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Specially Adapted Solar Energy Collector

Researchers at MIT have come up with a low-cost system that can produce electricity and hot water or steam simultaneously using the energy of the sun. Their design is based on a conventional solar thermal system but incorporates special features that make it more efficient and flexible.

For example, it uses evaporation, condensation, and gravity to move the captured heat to the point of consumption -- no need for an energy-consuming pump. It generates electricity using a solid-state technology that converts the captured solar energy directly to electricity with no moving parts. And depending on the materials used, the heat output can range from low-temperature water for household use to high-temperature process heat for industrial applications such as aluminum smelting. The researchers are now building a prototype of their system........

As the world looks for new ways to fulfill its appetite for energy, there are many technologies that can produce either heat or electricity using the energy of the sun. For example, in many parts of the world, people get warm water for their homes from systems in which sunshine heats up water inside a glass tube or black tank. Such systems are simple and inexpensive, but in that configuration they provide only warm water, no electricity. For electricity production, much interest is focusing on thermoelectric (TE) devices. When a TE device is hotter on one side than the other, it generates electricity -- no combustion and no moving parts involved.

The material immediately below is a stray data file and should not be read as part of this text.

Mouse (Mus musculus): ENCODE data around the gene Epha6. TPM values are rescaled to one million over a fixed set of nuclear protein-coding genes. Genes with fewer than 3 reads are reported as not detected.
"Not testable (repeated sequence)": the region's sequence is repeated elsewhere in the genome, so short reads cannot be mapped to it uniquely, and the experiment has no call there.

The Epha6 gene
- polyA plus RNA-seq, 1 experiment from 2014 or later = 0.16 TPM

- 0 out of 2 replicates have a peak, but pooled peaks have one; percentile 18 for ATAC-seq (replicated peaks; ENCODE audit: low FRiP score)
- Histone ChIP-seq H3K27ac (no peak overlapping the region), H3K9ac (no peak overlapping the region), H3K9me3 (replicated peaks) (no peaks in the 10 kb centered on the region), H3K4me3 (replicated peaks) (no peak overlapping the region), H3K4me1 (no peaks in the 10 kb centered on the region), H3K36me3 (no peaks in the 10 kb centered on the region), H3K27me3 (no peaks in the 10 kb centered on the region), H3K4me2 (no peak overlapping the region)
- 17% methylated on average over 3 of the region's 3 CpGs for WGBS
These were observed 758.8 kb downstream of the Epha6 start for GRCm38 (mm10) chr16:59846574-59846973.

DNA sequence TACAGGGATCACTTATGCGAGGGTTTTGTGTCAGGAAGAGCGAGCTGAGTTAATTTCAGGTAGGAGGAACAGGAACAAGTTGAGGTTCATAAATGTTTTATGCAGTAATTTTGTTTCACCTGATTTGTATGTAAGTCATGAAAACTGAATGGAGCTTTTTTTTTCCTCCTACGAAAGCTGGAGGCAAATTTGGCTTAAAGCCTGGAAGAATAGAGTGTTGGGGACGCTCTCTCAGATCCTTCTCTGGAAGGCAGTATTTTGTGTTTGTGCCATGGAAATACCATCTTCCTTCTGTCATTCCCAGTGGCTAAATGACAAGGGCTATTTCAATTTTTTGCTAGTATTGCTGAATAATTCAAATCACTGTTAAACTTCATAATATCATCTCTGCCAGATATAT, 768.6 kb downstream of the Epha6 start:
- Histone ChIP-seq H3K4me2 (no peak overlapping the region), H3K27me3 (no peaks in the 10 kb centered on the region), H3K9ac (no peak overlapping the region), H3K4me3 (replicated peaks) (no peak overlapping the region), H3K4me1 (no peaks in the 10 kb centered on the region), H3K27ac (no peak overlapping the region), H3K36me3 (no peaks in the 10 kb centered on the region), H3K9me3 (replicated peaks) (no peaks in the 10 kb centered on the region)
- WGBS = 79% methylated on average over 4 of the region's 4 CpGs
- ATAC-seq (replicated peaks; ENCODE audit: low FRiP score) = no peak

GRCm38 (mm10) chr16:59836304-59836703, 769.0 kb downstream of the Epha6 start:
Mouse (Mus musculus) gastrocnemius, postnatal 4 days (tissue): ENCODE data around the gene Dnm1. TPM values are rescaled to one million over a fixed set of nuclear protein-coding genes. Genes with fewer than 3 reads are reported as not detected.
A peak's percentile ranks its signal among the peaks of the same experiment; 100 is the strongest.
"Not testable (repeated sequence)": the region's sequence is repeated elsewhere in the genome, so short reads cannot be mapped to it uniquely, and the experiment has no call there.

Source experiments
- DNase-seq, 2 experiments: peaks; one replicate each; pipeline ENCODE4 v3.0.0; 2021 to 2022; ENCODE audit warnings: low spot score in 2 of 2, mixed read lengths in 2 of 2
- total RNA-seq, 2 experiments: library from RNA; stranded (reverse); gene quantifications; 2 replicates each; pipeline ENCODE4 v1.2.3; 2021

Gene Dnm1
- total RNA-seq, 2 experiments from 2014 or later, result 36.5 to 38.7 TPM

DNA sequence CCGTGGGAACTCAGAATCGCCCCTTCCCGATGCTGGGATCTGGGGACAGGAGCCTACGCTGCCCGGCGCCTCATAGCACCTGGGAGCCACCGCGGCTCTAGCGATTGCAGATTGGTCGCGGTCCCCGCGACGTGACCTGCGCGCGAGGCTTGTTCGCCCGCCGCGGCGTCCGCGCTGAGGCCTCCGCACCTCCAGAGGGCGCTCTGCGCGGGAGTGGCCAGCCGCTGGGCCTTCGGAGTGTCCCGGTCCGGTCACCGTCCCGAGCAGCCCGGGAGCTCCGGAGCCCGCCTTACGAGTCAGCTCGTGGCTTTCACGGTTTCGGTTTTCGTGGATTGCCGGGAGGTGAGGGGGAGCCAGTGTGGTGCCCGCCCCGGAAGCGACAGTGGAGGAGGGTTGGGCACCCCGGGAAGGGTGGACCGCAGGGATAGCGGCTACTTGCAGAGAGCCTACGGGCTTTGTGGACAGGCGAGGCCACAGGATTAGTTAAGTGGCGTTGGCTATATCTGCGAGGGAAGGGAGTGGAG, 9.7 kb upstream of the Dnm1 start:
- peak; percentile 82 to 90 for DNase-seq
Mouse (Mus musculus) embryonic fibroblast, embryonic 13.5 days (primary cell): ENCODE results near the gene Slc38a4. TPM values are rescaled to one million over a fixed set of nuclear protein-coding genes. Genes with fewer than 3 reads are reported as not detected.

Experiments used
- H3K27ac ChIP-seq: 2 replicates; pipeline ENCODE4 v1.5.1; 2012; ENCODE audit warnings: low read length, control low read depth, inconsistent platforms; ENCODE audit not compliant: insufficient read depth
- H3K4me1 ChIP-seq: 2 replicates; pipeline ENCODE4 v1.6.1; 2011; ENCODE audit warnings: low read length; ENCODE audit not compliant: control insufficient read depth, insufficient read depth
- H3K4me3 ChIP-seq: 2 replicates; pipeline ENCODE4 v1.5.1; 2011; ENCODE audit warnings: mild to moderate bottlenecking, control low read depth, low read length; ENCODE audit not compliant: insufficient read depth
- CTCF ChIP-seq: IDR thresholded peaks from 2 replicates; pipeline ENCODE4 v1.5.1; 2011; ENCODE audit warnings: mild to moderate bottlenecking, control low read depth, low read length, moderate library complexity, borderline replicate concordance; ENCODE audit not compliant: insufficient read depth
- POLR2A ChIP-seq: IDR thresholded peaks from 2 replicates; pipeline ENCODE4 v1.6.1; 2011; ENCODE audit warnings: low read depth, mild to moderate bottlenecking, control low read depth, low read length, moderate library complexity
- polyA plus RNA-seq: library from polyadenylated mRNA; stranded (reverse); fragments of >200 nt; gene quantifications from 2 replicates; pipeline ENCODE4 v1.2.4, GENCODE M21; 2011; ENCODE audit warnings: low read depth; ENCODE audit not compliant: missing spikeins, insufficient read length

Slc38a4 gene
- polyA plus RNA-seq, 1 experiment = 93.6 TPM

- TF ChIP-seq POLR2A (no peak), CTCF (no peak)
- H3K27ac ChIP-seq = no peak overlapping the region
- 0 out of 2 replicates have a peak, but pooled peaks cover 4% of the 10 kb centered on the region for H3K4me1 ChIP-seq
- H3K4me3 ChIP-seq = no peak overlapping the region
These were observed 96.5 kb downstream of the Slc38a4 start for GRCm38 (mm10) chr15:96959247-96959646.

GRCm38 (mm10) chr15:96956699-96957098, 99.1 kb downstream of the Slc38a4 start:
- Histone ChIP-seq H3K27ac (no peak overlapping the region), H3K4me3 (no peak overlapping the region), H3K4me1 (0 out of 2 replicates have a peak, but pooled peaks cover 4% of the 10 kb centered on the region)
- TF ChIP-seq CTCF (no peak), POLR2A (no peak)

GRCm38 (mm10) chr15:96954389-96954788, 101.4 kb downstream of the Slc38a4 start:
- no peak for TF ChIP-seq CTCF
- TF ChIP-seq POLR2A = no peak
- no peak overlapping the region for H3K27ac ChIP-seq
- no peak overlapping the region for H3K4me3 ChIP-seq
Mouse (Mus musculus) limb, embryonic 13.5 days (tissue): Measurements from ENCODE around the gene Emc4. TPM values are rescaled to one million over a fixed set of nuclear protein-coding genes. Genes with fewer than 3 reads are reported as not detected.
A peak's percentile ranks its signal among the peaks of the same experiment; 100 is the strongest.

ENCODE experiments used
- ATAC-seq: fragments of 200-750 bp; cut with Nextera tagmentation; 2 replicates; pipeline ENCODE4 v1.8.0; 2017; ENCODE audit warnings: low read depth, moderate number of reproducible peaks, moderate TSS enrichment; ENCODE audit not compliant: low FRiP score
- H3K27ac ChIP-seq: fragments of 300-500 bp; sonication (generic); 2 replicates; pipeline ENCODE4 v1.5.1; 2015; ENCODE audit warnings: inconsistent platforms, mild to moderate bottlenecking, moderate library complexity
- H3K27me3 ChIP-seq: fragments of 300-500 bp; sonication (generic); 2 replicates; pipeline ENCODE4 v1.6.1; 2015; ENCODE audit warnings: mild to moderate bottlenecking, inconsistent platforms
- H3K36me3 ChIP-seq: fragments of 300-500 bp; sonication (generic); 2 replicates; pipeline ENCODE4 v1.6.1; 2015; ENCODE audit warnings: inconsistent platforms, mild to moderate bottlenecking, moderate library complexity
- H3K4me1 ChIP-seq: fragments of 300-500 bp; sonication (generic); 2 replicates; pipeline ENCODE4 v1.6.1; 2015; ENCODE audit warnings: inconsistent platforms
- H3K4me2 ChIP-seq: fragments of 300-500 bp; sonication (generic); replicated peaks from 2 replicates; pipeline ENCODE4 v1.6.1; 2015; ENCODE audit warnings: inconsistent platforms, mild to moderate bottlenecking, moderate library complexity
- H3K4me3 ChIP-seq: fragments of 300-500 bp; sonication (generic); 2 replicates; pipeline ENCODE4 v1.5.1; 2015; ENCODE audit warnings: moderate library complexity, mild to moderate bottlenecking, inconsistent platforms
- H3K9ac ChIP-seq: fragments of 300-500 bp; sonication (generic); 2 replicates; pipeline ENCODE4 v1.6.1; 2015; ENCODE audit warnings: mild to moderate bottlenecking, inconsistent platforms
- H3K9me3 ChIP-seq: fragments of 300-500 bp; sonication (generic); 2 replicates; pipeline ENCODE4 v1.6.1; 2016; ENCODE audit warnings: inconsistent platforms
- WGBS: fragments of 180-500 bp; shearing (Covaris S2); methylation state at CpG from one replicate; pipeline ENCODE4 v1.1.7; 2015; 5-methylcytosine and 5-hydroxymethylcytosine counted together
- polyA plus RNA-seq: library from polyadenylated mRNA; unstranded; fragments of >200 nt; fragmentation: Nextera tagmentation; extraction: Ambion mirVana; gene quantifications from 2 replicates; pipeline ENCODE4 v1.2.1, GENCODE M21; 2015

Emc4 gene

But until recently, solar-driven electricity-generating systems using TE materials have not proved very efficient. Now Evelyn Wang, associate professor of mechanical engineering and director of the MIT Device Research Laboratory, and Nenad Miljkovic, graduate student in mechanical engineering, have designed a hybrid system that brings those two approaches together to produce electricity and hot water or steam at the same time, pushing up both the temperature of the water and the efficiency of the overall system.

Their system is based on a standard solar energy collector called a parabolic trough. In this type of device, a long parabolic mirror reflects sunlight onto a fluid-filled tube that runs its length at its focal point. A mechanical pump moves the heated working fluid through the tube to the point of consumption. There, it can be used directly for space heating or for running industrial processes, or it can be used to produce steam to drive an electricity-generating turbine.

"All of our projects focus on efficiently transferring heat and mass in various types of systems," Wang says. And what is unusual, notes Miljkovic, is that they incorporate surface science into their work. For example, one project looks at how to structure surfaces to make the phase change process itself -- the vaporisation and condensation -- more efficient.

"So within the design of our thermosyphon, we can actually introduce structuring of the surfaces to further enhance efficiency," says Wang. By drawing on results from that and other projects, they will be able to continue improving the performance of their novel hybrid solar-thermoelectric system.
Source: EFU